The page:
SENHIVE ENGINEER WOUTER PAESEN ON ANTARCTIC EXPEDITION
Providing mission-critical services sometimes goes beyond the comfort-zone of Senhive’s engineers. Wouter Paesen just finished his first expedition on Antarctica, he was responsible in designing and enhancing the smart-grid and renewable systems. Not only the environmental conditions were extreme, but also the systems..
Wouter, can you give a description of what your assignment consisted about ?
My mission was to bring software of the bases' automation system up to date. The automation system was originally put in place to manage the available resources in the most optimal way. Over the past years the base has received a number of upgrades to improve the renewable energy yield. I upgraded the automation system software to integrate these updates into the base.
How do the working conditions defer from a regular assignment?
All of my work took place on systems inside the base, so I was pretty much inside all the time. The base is equipped pretty well so the working conditions were good. It was challenging to work on the systems that everyone relies on to live. I couldn't just shut the systems down for an indefinite amount of time to perform updates or tests. Every modification had to be done on a live system and every time I had to make sure the changes were correct. Some modifications I did were improvements inspired by observation of the work routines of bases' operations team. Tedious manual routines were integrated into the automation system. Whenever this required physical modifications to the system I didn't have the luxury of going online and ordering new equipment for next day delivery. So we had to get creative by using the available equipment from the bases' store.
How is it living in a zero-emission station?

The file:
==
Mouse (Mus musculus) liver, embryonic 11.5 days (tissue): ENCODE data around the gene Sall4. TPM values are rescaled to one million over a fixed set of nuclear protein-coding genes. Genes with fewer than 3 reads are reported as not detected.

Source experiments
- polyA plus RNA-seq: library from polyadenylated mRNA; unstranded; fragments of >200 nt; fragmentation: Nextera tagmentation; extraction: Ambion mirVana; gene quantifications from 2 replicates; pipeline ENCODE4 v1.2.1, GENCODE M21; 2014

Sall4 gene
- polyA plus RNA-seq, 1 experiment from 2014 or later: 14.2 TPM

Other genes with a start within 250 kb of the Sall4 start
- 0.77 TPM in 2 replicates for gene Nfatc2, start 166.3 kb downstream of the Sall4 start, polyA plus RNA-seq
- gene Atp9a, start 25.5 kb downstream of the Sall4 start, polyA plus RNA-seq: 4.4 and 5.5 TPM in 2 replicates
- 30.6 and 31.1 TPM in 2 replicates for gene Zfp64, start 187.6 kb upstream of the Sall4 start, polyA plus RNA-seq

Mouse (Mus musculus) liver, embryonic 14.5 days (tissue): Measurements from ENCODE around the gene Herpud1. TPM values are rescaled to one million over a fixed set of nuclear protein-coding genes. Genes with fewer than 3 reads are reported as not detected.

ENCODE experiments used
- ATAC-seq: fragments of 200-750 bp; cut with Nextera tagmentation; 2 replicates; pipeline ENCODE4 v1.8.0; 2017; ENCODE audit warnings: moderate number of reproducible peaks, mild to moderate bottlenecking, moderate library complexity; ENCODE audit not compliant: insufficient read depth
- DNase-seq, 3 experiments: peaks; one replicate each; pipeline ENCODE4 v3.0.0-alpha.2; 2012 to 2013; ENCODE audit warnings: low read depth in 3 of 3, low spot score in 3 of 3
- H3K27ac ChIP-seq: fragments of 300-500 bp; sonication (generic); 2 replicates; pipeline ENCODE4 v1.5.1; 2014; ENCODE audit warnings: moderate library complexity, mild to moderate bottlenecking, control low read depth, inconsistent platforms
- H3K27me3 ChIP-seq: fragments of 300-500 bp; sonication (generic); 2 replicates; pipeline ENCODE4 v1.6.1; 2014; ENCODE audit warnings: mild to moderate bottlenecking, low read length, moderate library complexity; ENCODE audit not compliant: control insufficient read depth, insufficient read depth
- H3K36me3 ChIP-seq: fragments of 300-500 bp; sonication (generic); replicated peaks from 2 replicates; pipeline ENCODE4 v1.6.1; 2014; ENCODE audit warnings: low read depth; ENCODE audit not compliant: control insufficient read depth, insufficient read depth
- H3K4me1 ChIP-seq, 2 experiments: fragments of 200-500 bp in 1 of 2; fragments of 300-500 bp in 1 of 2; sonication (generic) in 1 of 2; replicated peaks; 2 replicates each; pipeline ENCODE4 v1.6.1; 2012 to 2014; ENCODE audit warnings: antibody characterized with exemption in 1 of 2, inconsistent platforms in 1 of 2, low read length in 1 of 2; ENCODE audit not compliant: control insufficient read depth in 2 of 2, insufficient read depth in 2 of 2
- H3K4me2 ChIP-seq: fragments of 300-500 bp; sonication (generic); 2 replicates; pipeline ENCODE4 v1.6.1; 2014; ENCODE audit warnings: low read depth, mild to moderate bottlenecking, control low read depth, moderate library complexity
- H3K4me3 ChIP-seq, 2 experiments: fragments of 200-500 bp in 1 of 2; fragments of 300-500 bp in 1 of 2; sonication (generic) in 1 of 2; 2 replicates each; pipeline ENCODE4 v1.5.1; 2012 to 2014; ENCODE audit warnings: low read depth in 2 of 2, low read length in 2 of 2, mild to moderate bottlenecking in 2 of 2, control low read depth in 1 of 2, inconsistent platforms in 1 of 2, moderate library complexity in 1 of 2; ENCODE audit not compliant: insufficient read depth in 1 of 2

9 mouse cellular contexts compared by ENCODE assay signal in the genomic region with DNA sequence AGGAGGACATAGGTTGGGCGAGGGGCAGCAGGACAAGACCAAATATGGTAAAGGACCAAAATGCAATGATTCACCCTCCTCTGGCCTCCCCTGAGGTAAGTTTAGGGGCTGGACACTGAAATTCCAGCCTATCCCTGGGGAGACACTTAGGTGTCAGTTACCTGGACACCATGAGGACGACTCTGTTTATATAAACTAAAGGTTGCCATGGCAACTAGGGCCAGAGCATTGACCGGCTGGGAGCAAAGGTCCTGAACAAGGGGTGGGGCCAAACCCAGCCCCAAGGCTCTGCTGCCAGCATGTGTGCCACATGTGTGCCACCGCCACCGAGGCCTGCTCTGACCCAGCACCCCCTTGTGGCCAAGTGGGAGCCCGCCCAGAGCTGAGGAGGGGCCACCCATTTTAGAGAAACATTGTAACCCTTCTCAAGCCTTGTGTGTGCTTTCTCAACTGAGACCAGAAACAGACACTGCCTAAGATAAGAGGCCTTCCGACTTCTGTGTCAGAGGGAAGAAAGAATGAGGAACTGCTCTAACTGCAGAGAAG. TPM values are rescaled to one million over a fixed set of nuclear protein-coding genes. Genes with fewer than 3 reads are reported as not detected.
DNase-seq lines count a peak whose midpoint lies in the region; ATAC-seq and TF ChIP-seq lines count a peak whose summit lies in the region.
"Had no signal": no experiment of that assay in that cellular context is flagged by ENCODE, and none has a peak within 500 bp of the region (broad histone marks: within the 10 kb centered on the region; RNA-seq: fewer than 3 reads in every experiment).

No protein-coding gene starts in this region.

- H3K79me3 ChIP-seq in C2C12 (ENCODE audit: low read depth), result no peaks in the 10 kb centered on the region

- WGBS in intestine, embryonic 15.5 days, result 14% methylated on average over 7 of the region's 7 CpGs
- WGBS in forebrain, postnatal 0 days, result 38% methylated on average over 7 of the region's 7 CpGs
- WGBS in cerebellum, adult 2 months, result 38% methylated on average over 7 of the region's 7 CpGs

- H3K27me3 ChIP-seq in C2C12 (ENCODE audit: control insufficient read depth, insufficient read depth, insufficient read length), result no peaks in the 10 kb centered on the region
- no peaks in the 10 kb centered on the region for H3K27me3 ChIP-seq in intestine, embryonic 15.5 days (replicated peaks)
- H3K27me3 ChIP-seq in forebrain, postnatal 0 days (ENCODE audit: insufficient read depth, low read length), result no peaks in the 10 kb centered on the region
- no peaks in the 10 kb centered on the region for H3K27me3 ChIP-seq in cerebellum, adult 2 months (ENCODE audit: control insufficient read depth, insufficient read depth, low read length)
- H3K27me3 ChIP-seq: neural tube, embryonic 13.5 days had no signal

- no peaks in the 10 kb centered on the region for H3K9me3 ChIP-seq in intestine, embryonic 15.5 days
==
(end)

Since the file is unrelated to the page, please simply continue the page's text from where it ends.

With regard to the living conditions in the base I would say that I have stayed in worse accommodations in and around cities all over the world. Everything you need is there: proper food, good sleeping quarters, toilets and shower facilities, a doctor.. Sometimes it can be a challenge to live together with a group of people in such isolation, but the team in place during my visit was a nice group and we all got along pretty well. That is important because if you want to go out into the field you always need to do this as a team and you need to know that you can trust each other.
How dependent are scientists, engineers, etc from the autonomy of the station?
From what I've seen the stations autonomy is important for all different teams working on and around the station. For the people at the station the autonomy facilitates working and living. For some teams daily work is done in harsh conditions. The knowledge that you can retreat into the comfort provided by the base at the end of the working day makes that more bearable.
For the people in the field (usually the scientists) the station is always there as a fallback. The knowledge that it doesn't depend on external resources and is always available is a good ground condition for working in the field. The base is equipped with gear and crew that can be deployed at any moment in case of emergency.
For the scientific research the autonomy is mission critical. Apart from missions during the arctic summer the base also houses some permanent experiments for a number of research projects around the world. The autonomy facilitates these projects all year long, so scientific data acquisition can continue, even when nobody is present at the station. It is amazing that all this is possible in the arctic conditions, using renewable resources only and I am very grateful to have been given the opportunity to work on this project.
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